Connect with us

Influence

Sales tax holidays debated on Senate floor

Back-to-School tax holiday would be in early August.

Legislation scheduling back-to-school and disaster preparedness sales tax holidays drew little debate Thursday in the Florida Senate.

Senators took up the House version of the proposal (HB 7123). The $102-million bill establishes periods this year where sales tax won’t be charged on most school and hurricane supplies.

There was some discussion about the proper scheduling of a school holiday. The bill calls for the break to run from Aug. 2 through Aug. 4.

State Sen. Kevin Rader, a Boca Raton Democrat, said many school districts start classes well after that time of year. In some cases, school won’t begin for more than two weeks after the holiday ends.

“Shouldn’t we do it when more schools are going back to school?” he asked.

State Sen. Kelli Stargel, a Lakeland Republican, said she understood the desire. Many teachers won’t give out requests for supplies until immediately before the start of school.

But Stargel said moving the holiday further into the year would mean parents in districts starting earlier won’t receive any benefit.

“We wanted this to be of a benefit to as many students as possible,” Stargel said.

The current schedule means every student in Florida can take advantage of the holiday before or as the school year begins.

Senators briefly discussed whether the holiday could be scheduled at different times in each county based on school schedules. But at least for now, that was dismissed as too great a logistical challenge.

The disaster preparedness holiday would run from May 31 to June 6, based on current language. Hurricane season officially starts June 1.

During that period, sales taxes will be lifted on reusable ice ($10 or less), flashlights ($20 or less), fuel tanks ($25 or less) battery packs and coolers ($30 or less) and tarps and radios ($50 or less). It would also lift sales tax on generators costing $750 or less.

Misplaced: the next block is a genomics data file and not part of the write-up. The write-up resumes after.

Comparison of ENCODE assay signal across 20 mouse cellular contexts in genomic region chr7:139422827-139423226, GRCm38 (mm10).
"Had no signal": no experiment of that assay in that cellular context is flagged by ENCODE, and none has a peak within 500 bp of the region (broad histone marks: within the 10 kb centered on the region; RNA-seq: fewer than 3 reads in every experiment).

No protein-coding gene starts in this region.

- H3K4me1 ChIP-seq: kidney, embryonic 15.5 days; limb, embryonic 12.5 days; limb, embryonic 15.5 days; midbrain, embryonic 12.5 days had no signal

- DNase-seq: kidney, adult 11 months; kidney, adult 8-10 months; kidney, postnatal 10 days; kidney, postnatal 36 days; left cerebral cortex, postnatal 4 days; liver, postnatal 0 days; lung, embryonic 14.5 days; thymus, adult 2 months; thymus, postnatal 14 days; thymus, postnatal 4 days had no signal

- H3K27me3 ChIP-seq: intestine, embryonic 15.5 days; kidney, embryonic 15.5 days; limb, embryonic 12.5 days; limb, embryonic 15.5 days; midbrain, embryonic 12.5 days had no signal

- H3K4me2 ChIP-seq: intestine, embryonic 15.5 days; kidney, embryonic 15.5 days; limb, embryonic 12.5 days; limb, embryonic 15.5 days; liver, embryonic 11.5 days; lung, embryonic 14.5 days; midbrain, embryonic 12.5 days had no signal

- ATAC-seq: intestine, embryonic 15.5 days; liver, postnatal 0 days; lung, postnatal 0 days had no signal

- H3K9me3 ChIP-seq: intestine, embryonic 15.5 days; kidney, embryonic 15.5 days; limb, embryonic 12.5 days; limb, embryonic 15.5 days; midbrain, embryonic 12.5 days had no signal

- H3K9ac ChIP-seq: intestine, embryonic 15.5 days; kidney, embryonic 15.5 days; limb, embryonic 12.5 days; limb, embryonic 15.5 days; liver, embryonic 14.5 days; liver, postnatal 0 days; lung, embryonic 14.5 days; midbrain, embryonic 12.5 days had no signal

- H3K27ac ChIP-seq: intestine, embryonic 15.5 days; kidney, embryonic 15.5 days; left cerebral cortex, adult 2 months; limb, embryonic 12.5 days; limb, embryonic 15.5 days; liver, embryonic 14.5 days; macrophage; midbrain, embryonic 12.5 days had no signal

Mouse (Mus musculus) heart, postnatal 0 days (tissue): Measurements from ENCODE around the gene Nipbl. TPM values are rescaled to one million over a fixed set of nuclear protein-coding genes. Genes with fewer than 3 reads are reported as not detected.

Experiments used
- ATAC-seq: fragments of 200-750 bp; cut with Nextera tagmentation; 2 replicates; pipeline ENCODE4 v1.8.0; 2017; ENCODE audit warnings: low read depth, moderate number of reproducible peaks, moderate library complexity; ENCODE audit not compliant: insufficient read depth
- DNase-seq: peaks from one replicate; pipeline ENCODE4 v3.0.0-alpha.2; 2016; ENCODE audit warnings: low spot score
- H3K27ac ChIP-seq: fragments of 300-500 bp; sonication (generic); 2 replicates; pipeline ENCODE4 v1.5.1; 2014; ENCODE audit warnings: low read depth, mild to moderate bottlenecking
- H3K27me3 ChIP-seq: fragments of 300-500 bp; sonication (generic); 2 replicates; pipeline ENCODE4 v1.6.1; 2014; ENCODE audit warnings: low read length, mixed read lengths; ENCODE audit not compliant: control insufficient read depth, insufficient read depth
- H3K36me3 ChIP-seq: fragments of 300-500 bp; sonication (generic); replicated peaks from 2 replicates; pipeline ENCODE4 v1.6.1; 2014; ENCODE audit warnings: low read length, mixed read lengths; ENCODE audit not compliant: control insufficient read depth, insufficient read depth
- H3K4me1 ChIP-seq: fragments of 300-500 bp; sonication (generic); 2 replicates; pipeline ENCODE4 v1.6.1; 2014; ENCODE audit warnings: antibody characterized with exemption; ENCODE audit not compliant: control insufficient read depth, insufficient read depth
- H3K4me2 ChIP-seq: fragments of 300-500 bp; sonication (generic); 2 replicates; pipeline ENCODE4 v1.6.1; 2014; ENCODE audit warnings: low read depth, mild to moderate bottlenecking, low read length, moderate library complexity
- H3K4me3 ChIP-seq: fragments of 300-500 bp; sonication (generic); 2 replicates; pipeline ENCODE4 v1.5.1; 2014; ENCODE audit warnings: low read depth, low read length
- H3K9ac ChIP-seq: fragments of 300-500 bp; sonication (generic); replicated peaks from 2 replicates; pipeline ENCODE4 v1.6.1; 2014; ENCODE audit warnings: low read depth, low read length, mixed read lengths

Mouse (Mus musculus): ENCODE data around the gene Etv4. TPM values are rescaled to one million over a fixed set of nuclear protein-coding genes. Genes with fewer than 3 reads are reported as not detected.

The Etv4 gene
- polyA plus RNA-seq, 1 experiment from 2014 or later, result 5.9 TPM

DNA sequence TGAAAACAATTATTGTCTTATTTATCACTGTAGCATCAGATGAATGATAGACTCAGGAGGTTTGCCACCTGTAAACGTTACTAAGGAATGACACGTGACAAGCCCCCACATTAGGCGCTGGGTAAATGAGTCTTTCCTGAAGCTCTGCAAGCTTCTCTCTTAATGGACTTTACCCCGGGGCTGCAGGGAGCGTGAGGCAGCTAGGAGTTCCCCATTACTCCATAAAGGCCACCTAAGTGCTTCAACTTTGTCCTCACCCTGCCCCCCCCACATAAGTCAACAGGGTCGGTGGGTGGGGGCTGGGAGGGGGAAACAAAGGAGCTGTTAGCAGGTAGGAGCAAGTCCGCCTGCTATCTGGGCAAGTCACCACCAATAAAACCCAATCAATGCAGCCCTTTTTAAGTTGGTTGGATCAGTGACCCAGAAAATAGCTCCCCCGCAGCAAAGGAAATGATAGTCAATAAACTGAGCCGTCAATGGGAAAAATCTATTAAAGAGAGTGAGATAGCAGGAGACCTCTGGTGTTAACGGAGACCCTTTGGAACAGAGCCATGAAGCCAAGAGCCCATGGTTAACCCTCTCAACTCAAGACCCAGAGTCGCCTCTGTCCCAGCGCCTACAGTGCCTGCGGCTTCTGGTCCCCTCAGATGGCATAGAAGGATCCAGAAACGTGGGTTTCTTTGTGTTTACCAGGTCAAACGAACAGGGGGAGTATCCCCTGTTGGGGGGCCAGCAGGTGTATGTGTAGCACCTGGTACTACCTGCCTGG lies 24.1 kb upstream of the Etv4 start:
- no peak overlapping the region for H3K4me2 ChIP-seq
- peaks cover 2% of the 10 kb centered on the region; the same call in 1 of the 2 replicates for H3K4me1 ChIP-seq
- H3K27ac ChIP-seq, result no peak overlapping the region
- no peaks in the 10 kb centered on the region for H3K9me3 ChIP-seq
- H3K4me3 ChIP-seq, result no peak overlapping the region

For the school tax holiday, the break on sales tax applies to specific school supplies ($15 or less), bags and backpacks ($60 or less), and any clothes or shoes. There would also be no sales tax on the first $1,000 of costs for a personal computer, tablet or similar device.

The bill is expected to come up for final vote on Friday.

Written By

Jacob Ogles has covered politics in Florida since 2000 for regional outlets including SRQ Magazine in Sarasota, The News-Press in Fort Myers and The Daily Commercial in Leesburg. His work has appeared nationally in The Advocate, Wired and other publications. Events like SRQ’s Where The Votes Are workshops made Ogles one of Southwest Florida’s most respected political analysts, and outlets like WWSB ABC 7 and WSRQ Sarasota have featured his insights. He can be reached at jacobogles@hotmail.com.

Sign up for Sunburn

Receive our team's agenda-setting morning read of what's hot in Florida politics. Delivered straight to your inbox Monday through Friday.

Florida Politics is a statewide, new media platform covering campaigns, elections, government, policy, and lobbying in Florida. This platform and all of its content are owned by Extensive Enterprises Media.

Publisher: Peter Schorsch

Contributors & reporters: Phil Ammann, Renzo Downey, Rick Flagg, A.G. Gancarski, Joe Henderson, Janelle Irwin, Jacob Ogles, Scott Powers, Bob Sparks, Andrew Wilson.
Email: Peter@FloridaPolitics.com
Phone: (727) 642-3162
Address: 204 37th Avenue North #182
St. Petersburg, Florida 33704

Connect
Sign up for Sunburn

Receive our team's agenda-setting morning read of what's hot in Florida politics. Delivered straight to your inbox Monday through Friday.